Legal News

Pine Rivers Community Legal Service very closely collaborates with Family Relationship Centres in Strathpine and Chermside. Please click on the link for more information.

2015 PRCLS – FRC Collaboration Report

laws for trees and fences

Every year, thousands of Queenslanders find themselves in the middle of a neighbourhood dispute about a tree or a fence. The Neighbourhood Disputes Resolution Act 2011 commenced 1 November 2011 making it easier for neighbours to resolve disputes about trees and fences.

You can find out more information or direct enquiries by emailing

While no two queries or disputes will be the same, a step-by-step guide is available at the website to help people find the best solution for them and their neighbour. While the legislation does not cover disputes about issues including noise and animals, links to organisations and resources that do address these issues are also available at the website.

Tenancy Legislation


Unfair Dismissal under Fair Work Act 2009

An employee is considered to be unfairly dismissed if Fair Work Australia (the Commission) is satisfied that:

  • The worker has been dismissed and not resigned voluntarily; and
  • The action by an employer was harsh, unjust or unreasonable; and
  • The dismissal was not a genuine redundancy; and
  • The dismissal was not consistent with the Small Business Fair Dismissal Code, where the employee was employed by a small business employing fewer than 15 employees.

An employee is eligible to make an application for unfair dismissal if they have completed the minimum employment period of:

  • One year—where the employer employs fewer than 15 employees (a small business employer)
  • Six months—where the employer employs 15 or more employees.

Furthermore, an employee must also meet at least one of the following criteria:

  • The employee is covered by a modern award; or
  • The employee is part of an applicable enterprise agreement; or
  • The employee’s annual rate of earnings is less than the high income threshold that is $129,300.

If a person earns more than $129,300 per year, at least one of the following must apply:

  • An award covers the person; or
  • An enterprise agreement applies to the person.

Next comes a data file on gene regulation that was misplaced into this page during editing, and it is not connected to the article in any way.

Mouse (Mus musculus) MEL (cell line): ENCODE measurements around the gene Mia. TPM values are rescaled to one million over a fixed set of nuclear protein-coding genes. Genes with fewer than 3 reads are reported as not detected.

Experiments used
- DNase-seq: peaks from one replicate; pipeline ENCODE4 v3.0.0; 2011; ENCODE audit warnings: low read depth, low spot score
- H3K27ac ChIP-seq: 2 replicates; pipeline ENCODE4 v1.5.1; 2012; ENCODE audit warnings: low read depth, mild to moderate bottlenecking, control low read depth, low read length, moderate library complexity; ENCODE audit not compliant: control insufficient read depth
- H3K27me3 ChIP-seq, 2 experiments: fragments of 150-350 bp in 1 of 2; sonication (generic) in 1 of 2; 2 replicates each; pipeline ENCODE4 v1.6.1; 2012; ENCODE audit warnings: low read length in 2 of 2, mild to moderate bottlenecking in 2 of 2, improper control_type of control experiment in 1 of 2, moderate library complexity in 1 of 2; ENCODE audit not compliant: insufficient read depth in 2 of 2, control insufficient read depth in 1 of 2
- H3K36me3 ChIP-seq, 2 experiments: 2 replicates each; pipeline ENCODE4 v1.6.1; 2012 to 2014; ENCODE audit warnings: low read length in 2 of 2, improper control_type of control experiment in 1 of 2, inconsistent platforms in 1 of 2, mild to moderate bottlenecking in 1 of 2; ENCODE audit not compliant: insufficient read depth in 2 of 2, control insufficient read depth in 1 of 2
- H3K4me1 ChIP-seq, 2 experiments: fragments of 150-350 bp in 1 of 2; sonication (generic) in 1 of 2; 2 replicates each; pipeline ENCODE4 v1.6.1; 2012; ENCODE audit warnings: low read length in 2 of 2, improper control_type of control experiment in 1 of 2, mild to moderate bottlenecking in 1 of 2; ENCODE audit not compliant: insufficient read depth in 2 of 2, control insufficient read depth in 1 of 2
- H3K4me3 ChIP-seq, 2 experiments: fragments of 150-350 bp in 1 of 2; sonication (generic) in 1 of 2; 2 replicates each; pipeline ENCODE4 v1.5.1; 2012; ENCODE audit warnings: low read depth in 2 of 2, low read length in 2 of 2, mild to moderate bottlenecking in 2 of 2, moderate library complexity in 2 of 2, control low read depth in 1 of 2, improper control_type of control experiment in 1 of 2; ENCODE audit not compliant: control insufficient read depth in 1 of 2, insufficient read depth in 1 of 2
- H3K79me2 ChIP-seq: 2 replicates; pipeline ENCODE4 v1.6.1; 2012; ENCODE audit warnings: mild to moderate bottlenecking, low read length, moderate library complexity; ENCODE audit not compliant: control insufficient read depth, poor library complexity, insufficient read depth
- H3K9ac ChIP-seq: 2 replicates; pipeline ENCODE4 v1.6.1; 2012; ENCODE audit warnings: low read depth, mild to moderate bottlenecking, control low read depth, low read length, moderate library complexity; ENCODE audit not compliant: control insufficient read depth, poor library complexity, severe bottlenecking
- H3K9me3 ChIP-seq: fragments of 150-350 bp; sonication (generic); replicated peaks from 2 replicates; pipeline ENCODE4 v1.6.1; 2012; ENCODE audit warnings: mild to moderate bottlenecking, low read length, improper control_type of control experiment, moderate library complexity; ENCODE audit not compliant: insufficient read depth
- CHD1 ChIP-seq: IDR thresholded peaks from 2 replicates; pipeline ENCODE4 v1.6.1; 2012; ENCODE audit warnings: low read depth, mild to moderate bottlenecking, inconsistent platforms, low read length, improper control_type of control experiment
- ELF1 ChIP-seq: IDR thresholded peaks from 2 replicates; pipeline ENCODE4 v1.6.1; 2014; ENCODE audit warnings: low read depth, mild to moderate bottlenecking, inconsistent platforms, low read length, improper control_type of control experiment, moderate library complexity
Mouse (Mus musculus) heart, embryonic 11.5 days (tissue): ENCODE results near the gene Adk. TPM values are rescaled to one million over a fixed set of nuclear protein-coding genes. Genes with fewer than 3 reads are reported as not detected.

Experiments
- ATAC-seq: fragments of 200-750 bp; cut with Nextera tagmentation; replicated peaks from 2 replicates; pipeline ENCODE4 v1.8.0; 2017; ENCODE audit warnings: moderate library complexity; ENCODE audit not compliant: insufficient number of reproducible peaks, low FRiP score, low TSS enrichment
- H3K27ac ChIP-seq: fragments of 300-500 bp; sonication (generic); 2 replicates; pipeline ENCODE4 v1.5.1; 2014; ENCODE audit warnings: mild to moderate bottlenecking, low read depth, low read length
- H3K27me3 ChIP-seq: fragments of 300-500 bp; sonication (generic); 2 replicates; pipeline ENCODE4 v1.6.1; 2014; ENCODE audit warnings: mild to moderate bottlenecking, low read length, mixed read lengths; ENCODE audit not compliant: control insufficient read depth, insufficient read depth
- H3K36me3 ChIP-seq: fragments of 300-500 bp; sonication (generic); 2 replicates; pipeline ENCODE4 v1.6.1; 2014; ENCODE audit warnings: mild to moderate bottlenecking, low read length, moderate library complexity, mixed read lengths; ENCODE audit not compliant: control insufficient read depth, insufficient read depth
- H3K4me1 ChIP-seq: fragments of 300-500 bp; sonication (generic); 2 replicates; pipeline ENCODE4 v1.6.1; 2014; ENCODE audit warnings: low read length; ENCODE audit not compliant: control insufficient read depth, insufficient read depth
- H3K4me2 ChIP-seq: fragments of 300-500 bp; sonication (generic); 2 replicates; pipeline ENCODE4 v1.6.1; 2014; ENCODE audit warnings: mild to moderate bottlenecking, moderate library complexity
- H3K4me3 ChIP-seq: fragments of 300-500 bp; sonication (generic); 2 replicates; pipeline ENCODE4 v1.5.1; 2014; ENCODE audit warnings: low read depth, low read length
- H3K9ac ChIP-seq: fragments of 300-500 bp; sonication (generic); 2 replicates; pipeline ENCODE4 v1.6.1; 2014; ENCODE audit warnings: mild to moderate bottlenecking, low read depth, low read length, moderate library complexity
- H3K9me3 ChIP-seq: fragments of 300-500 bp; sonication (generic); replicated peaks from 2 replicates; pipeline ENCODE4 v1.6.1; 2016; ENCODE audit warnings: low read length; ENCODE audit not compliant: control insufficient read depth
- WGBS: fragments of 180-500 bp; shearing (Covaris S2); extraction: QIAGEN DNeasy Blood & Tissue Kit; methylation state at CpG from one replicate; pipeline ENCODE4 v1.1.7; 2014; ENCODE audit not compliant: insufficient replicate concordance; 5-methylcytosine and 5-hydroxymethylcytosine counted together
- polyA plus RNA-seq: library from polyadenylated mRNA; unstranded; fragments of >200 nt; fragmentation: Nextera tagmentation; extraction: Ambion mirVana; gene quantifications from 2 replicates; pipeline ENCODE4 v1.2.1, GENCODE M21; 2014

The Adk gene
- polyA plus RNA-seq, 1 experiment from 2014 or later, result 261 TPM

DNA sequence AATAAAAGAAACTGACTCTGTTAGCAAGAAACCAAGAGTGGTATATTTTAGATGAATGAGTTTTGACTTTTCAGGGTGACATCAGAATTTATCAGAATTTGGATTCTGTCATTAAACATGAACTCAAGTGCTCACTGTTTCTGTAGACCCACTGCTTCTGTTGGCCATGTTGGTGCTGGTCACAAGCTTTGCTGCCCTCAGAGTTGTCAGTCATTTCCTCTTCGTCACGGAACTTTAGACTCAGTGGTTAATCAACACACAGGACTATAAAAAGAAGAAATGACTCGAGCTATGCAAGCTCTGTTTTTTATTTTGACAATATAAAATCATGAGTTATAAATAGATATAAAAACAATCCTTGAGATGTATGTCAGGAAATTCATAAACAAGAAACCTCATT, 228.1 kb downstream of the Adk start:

Only employees covered by the national workplace relations system are covered by the unfair dismissal laws. The national workplace relations system in Queensland covers those employed by private enterprise but those employed by local government and Queensland state government are not covered. In addition, the following categories of workers are also NOT covered by the unfair dismissal laws:

  • Those employed under a contract of employment for a specified period of time, a specified task, or the duration of a specified season who are dismissed at the end of the period, task or season.
  • Trainees whose employment was for a specified period of time and who are dismissed at the end of the training arrangement;
  • Employees who have been demoted but have had no significant reduction in their remuneration or duties and who remain employed by the employer who demoted them.

If you believe that you have been unfairly dismissed and meet eligibility criteria discussed above, then you can lodge an unfair dismissal remedy application within 21 days of the dismissal coming into effect. The Commission may accept a late application but only in exceptional circumstances. You are required to pay an application fee of $65.50. This fee may be waived on the grounds that its payment would cause serious hardship.You can lodge your application by email or electronic lodgement (eFiling), by telephone or facsimile, by post or in person at Fair Work Australia office. Before lodging your application it is best to get legal advice.